Just because I’m a woman.
I ran across this phrase in a couple of recent news articles.
In one case, the author was adamant that she was selected for the executive level position she now holds because she was the best candidate for the job - not because of her gender (and she know this how?).
In the other case, a woman turned down the opportunity to serve on a corporate board because she felt, based on her interview with the board representatives, that their only interest in her was because she was a woman and would bring gender diversity to the board.
Think of where we’d be if every woman (or person of color) who had ever been given an opportunity had turned that offer down because they didn’t want their gender or race to be the reason. I don’t even know where to start with a list of “firsts” that never would have happened.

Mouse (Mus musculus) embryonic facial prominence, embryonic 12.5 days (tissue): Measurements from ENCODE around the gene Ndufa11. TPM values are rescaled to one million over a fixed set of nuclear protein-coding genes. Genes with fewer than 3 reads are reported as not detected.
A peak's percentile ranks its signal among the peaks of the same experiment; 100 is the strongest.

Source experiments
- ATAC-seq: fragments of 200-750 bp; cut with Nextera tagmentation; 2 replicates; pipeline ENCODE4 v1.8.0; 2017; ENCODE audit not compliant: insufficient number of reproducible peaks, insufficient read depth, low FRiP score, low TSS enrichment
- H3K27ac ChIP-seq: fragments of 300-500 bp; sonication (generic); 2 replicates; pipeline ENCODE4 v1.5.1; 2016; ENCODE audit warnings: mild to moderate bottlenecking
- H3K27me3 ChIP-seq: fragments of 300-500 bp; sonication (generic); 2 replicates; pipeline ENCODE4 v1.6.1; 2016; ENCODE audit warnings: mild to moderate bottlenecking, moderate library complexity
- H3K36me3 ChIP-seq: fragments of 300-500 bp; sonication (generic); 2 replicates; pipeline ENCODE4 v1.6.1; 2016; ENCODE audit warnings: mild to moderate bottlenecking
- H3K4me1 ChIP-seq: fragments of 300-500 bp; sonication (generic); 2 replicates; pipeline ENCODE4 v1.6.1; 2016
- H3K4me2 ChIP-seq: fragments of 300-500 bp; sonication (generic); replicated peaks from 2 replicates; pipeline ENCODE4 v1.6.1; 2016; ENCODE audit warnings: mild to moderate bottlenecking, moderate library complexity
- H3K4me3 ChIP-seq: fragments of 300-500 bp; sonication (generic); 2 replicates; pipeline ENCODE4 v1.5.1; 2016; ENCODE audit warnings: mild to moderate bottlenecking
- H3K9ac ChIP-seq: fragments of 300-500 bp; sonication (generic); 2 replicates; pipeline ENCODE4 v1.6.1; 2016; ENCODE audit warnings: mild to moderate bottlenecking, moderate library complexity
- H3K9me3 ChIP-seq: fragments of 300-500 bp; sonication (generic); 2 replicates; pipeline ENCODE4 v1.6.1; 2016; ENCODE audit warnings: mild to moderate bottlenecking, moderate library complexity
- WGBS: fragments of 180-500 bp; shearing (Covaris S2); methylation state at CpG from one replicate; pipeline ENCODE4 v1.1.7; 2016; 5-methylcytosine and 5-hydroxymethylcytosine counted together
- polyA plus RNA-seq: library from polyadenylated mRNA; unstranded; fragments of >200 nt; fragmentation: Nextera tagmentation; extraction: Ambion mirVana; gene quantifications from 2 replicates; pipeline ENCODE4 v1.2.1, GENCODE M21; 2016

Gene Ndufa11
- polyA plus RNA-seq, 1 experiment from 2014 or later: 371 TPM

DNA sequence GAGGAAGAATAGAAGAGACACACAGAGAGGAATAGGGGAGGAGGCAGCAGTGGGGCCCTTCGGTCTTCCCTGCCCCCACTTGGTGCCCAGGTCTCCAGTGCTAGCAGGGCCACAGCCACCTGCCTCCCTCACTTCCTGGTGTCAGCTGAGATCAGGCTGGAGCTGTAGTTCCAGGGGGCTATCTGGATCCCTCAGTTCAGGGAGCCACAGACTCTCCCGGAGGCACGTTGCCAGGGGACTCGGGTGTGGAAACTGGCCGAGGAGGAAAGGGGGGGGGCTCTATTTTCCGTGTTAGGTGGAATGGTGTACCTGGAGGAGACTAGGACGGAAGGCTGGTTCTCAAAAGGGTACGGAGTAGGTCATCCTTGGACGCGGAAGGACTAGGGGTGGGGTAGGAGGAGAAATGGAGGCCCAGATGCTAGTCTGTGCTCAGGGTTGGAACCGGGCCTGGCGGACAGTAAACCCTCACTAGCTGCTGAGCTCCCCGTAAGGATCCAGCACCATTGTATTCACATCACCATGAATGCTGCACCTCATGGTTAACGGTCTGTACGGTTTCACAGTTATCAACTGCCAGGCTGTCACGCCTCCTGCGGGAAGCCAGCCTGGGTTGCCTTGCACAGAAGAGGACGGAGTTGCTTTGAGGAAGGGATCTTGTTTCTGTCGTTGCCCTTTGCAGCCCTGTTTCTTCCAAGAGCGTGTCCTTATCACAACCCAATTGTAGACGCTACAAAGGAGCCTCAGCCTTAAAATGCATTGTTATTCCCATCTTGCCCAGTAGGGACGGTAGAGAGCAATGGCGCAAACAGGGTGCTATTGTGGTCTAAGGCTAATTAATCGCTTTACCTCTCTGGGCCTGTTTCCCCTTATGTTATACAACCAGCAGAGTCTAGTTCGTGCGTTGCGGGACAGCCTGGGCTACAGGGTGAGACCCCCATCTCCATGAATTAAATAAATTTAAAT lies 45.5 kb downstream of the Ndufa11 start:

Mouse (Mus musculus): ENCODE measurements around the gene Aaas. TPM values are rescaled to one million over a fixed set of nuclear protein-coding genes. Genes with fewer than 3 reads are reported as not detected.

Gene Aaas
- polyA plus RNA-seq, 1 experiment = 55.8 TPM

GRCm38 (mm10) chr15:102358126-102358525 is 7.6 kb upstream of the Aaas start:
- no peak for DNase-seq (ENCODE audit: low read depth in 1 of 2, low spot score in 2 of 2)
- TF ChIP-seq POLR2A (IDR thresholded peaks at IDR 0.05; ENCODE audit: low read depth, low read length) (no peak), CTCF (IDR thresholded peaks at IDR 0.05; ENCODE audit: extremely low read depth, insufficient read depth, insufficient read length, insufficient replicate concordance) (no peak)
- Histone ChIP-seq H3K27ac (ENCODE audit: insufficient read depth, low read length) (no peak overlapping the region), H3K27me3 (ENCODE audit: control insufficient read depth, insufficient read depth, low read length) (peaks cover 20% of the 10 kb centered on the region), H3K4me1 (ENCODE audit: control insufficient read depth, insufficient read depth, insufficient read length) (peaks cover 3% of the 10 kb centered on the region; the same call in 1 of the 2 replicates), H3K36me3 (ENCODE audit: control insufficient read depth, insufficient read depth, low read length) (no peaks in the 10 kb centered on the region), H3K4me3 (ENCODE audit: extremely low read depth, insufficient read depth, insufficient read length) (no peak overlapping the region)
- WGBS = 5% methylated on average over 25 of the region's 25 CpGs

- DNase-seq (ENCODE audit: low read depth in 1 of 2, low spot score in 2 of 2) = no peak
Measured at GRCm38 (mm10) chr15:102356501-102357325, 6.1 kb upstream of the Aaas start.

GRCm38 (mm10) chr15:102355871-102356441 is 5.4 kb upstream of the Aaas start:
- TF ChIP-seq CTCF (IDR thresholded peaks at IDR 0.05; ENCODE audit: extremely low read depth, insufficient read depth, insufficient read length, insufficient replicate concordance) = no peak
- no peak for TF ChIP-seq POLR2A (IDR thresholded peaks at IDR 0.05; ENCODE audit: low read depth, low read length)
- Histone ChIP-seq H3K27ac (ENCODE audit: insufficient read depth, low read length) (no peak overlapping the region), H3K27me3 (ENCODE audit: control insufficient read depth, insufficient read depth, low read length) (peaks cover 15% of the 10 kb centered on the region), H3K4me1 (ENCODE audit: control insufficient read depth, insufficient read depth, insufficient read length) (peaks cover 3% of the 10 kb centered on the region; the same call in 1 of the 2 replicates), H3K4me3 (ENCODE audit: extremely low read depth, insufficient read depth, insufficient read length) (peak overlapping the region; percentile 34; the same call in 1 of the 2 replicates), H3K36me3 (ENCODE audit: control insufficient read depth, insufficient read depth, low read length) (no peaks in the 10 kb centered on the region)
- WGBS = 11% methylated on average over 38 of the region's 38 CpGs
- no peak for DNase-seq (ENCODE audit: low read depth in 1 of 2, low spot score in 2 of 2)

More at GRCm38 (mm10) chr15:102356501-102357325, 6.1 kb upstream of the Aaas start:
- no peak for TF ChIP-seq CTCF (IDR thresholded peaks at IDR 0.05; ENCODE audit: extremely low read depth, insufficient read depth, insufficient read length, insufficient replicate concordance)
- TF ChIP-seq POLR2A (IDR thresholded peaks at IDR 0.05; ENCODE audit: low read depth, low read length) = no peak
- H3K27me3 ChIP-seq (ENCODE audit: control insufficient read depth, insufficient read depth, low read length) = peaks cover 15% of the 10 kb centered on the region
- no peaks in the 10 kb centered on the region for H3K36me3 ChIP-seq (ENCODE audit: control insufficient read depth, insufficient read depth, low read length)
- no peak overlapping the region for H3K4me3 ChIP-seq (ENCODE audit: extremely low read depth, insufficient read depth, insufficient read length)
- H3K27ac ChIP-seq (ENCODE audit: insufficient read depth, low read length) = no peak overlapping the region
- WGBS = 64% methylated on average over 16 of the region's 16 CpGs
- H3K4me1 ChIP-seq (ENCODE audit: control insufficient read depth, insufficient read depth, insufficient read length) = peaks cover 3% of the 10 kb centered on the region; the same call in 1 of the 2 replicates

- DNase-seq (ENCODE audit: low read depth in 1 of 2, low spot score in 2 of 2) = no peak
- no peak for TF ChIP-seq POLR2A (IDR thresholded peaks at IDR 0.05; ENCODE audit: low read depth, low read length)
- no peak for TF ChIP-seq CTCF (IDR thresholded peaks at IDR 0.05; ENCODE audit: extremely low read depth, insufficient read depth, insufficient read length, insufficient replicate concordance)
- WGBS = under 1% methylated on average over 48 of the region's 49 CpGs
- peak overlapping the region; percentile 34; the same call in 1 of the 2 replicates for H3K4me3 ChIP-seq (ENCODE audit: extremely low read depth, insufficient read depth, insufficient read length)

The deck has been stacked since the dawn of time. Men have been given opportunities for hundreds of years where the first qualification they checked off list was their gender. Can you imagine men turning those opportunities down because they didn’t want their race or gender to be a factor?
Believe me - I get it - everyone wants to think that they have gotten to where they are based on the illusion of merit. Let me clear something up for you - merit is in the eyes of the beholder - and it’s usually when that beholder is looking in a mirror. The idea that merit is the only thing that factors into any hiring decision/selection criteria is a joke. So get over it.
It’s OK to be a token - it’s what you do with the opportunity that matters. Take the job/role/position/project - prove that you were the best choice to begin with - and when it’s time for you to move up (or on), make sure that the candidates considered to replace you include people just like you.
Somebody has to be first. Diversity has to start somewhere. Who better than you?
Tags: In the News